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Nearly half of heart attacks could be 'silent'

Nearly half of heart attacks could be 'silent'
23rd May 2016

Published in the American Heart Association's journal Circulation, a new study has suggested that nearly half of all heart attacks could have no significant symptoms.

These 'silent' heart attacks, which don't have the classic warning signs - such as chest pain, shortness of breath and cold sweats, but blood flow is still restricted to the heart, causing an increase in the risk of death and other long-term problems like heart disease.

Any symptoms of silent heart attacks are so mild that they are usually not picked up on. They are normally detected later on, when patients have an ECG to check their heart's electrical activity.

Researchers at Wake Forest Baptist Medical Center looked at the records of nearly 9,500 middle-aged adults who were already enrolled in the Atherosclerosis Risk in Communities (ARIC), which analysed the causes of hardened arteries.

The team examined the data and found that more than 300 participants had silent heart attacks, while a further 386 had heart attacks with clinical symptoms. Analysis continued for more than 20 years to track any deaths from heart attacks or related diseases.

They found that silent heart attacks accounted for 45 per cent of all heart attacks and increased the risk of dying from heart disease by three times. In addition, the risk of dying from all causes was also raised by 34 per cent and it was found that silent heart attacks were more likely to cause death in women.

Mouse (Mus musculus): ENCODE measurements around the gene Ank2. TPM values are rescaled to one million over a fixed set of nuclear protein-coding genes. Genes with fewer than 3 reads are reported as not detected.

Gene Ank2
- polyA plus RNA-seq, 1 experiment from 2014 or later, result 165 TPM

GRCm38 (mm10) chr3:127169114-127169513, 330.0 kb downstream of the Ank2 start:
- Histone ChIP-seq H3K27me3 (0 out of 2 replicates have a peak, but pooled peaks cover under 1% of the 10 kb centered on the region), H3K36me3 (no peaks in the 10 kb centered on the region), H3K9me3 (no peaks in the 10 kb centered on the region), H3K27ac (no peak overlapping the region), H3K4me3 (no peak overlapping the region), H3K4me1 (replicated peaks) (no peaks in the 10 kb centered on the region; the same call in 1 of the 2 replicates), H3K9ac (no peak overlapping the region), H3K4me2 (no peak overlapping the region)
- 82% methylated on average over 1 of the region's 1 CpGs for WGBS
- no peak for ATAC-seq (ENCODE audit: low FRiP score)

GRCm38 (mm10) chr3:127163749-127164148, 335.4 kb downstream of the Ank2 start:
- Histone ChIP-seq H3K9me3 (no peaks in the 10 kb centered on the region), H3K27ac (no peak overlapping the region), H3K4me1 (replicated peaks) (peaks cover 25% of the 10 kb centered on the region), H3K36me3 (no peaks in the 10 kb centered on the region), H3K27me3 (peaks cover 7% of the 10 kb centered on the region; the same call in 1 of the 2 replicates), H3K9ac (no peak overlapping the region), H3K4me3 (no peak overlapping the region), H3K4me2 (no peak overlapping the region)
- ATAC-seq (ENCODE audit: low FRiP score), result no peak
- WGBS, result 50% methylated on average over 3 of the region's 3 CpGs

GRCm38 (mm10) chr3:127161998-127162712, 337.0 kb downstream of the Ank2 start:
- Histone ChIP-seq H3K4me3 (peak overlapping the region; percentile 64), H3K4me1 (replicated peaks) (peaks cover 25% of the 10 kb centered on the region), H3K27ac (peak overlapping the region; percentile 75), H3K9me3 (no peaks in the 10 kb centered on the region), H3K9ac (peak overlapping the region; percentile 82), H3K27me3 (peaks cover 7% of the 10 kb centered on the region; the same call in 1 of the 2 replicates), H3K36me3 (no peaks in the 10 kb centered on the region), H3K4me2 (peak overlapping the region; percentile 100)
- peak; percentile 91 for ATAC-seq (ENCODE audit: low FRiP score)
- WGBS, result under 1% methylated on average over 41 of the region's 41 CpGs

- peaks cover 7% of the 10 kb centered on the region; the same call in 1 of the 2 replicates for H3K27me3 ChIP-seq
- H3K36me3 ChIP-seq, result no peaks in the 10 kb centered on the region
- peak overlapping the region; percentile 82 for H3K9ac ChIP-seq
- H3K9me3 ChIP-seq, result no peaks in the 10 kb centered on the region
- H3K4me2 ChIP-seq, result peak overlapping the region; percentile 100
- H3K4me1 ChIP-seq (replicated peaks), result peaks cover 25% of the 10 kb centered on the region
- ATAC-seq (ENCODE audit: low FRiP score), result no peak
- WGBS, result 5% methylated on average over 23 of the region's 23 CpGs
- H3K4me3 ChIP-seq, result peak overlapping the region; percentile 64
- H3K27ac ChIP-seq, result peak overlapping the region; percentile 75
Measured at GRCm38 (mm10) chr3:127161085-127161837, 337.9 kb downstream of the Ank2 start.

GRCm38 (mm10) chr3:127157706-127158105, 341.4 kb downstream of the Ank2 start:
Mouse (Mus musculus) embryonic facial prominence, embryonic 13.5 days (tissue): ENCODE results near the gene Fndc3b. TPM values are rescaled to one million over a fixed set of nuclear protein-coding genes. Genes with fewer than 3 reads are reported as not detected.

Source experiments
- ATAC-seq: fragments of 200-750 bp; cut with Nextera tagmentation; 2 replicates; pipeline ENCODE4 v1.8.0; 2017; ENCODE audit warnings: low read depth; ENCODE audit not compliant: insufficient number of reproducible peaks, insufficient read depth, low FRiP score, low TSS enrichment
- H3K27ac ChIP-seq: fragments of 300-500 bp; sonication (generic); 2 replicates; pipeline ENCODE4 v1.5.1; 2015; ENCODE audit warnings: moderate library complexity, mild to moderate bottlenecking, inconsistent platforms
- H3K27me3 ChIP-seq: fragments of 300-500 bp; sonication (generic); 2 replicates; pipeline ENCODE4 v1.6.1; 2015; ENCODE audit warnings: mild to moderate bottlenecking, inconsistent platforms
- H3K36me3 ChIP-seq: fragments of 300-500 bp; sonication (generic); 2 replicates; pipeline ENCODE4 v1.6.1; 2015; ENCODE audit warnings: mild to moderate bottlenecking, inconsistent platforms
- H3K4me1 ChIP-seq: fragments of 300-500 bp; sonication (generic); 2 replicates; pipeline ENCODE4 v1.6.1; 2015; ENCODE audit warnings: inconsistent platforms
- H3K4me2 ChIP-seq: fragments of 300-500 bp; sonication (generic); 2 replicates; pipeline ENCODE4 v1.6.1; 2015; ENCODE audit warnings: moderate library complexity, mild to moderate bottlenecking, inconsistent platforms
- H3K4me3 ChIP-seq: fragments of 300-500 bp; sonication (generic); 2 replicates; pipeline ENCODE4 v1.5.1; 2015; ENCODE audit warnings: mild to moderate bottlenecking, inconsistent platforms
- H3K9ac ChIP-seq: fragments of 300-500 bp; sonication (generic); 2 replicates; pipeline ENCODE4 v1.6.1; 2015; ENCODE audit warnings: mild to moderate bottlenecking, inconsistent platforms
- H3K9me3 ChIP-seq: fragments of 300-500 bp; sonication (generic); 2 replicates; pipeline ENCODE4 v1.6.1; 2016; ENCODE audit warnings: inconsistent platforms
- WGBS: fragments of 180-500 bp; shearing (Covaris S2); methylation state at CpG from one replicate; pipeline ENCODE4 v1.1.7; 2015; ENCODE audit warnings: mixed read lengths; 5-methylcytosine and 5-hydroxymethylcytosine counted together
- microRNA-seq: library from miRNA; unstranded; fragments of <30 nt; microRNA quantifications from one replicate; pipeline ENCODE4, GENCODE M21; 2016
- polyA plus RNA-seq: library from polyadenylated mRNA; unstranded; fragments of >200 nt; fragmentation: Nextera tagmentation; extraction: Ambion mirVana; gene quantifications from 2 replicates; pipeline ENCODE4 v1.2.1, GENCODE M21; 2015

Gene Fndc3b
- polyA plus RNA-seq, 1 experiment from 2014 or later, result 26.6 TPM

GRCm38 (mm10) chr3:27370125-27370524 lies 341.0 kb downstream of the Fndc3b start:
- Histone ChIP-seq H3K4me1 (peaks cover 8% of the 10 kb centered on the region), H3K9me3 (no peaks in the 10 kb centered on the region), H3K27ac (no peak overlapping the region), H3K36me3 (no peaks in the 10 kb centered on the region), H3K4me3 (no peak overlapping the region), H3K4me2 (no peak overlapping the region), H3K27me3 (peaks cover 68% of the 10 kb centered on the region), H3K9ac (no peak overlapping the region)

Dr Elsayed Z. Soliman, study senior author and director of the Epidemiological Cardiology Research Center at Wake Forest Baptist Medical Center, said the outcome from silent heart attacks are as bad as from those that display clinical symptoms.

However, because patients are often unaware that they are experiencing a heart attack, they may not receive the treatment they need to prevent another one, he explained.

The team took into consideration factors such as smoking, body weight, diabetes, high blood pressure and cholesterol and adjusted their findings accordingly.

Dr Soliman said that when silent heart attacks are discovered they should be treated as aggressively as ones that present symptoms.

"The modifiable risk factors are the same for both kinds of heart attacks," he said. "Doctors need to help patients who have had a silent heart attack quit smoking, reduce their weight, control cholesterol and blood pressure and get more exercise."

These findings could help improve care and better identify patients who may be at risk of suffering from further heart problems.

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